Once down from the water tower, we continued meandering through Volunteer Park past the conservatory and the temporarily closed Asian Art Museum. Behind the conservatory we let the dogs run a bit before leaving the park. From there, we crossed the street to step foot in another green space which I believe was Interlaken Park. We stayed a few seconds to look at the views before calling it a day.

Discovery Park – Seattle

Our out-of-state adventure this year was to head west and explore Seattle. Before leaving on this expedition there were plenty of well-meaning acquaintances recommending things that we absolutely had to see; places such as Pike’s Market (it was okay), Pike Brew Pub (meh), and the Space Needle. Not being the kind of people who like crowds, we quickly crossed those items off our list then made our way towards the green spaces of the city. The son of one of our close friends resides in Seattle and he graciously agreed to spend some time with the “old folks”, recommending places to explore while guiding us through the transportation system.  Our first stop was Discovery Park.

Discovery Park was exactly our idea of exploring a new area. Our guides led us through a number of trails within the park system that took us through several different habitats. The first portion of our hike went through a wooded section where one of our friends pointed out western sword ferns and other local vegetation which I quickly forgot.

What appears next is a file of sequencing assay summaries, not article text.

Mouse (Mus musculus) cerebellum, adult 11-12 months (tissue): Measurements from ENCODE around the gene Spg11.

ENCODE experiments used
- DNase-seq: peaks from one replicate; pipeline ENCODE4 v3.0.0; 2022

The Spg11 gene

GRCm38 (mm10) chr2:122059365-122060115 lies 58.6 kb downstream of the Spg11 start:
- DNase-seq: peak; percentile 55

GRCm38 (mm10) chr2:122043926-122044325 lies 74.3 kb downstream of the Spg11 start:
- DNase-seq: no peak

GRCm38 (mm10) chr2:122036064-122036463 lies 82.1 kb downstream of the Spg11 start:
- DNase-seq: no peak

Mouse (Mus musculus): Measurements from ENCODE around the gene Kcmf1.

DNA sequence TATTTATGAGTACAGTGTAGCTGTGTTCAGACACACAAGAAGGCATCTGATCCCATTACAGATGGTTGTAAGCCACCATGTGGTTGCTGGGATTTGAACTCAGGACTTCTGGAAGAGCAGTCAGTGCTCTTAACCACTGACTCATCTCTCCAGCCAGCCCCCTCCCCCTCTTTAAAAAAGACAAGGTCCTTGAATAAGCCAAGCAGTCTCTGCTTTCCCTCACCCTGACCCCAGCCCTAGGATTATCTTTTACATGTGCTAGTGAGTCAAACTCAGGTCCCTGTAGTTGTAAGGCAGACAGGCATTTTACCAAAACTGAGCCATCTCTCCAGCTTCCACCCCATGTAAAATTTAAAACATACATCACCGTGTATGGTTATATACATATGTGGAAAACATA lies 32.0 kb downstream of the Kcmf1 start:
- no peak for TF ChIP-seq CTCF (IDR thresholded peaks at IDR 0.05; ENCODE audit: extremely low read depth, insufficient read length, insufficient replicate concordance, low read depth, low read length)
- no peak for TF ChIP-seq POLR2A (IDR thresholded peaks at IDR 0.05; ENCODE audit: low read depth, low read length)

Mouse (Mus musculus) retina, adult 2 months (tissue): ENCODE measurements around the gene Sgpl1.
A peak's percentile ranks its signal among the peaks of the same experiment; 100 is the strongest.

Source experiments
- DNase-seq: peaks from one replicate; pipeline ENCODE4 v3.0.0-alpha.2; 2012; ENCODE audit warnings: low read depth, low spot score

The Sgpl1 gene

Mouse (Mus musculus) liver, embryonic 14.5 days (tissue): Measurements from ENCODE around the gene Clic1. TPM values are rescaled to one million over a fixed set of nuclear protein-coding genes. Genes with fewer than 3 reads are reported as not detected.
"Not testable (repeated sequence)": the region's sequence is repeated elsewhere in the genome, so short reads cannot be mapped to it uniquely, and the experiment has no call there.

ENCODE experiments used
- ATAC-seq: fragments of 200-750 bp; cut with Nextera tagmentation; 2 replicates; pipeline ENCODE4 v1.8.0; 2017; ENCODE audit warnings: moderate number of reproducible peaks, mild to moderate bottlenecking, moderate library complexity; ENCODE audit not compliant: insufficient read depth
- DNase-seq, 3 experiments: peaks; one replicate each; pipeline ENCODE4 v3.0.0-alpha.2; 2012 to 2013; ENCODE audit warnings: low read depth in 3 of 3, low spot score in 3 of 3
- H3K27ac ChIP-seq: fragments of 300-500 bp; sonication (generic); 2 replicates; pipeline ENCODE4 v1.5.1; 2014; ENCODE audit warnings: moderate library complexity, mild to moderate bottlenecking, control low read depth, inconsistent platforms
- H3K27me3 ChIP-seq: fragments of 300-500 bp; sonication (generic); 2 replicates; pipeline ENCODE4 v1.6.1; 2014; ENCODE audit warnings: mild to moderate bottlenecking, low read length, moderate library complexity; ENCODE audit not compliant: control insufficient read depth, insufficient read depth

Our meanderings eventually brought us to the information center where we picked up a trail map to better contemplate the best route to the shore. This path first went through some additional forested areas before depositing us in a field with views of the water and hazy images of the mountains beyond. Our friends proclaimed how spectacular the mountain views were on the clear days, stating that you could see Rainer, the Cascades and the Olympic Mountains from the city but we never did see them. During the course of the week our failure to see any mountains in the area became a running joke.

We crossed the meadow and a road before taking a trail towards the water. As the trail curved around up a small hill, we found a cleared area overlooking the beach below. It was here that I took my first fall, tearing the knees of my slacks and hurting my pride. Looking around, I noticed some small holes around the area (possibly from a child digging in the dirt). It was one of these holes that tripped me up and for whatever the reason I could not recover and just went down. I fell once more during this trip, with a near miss a third time, each time the result of an unevenness in the ground. The only explanation I could come up with is that when I am hiking in the woods I know the ground is uneven and therefore pay closer attention to what is happening on the ground as opposed to an area that by all appearances should have been flat (at least that is my story and I am sticking to it).

After my mishap, we continued walking by the shore until we reached the lighthouse at the western point of the park. From there we took a shuttle to one of the park entrances where we caught a bus back to town. Our two parties split up for a bit before regrouping at a local wine bar before dinner.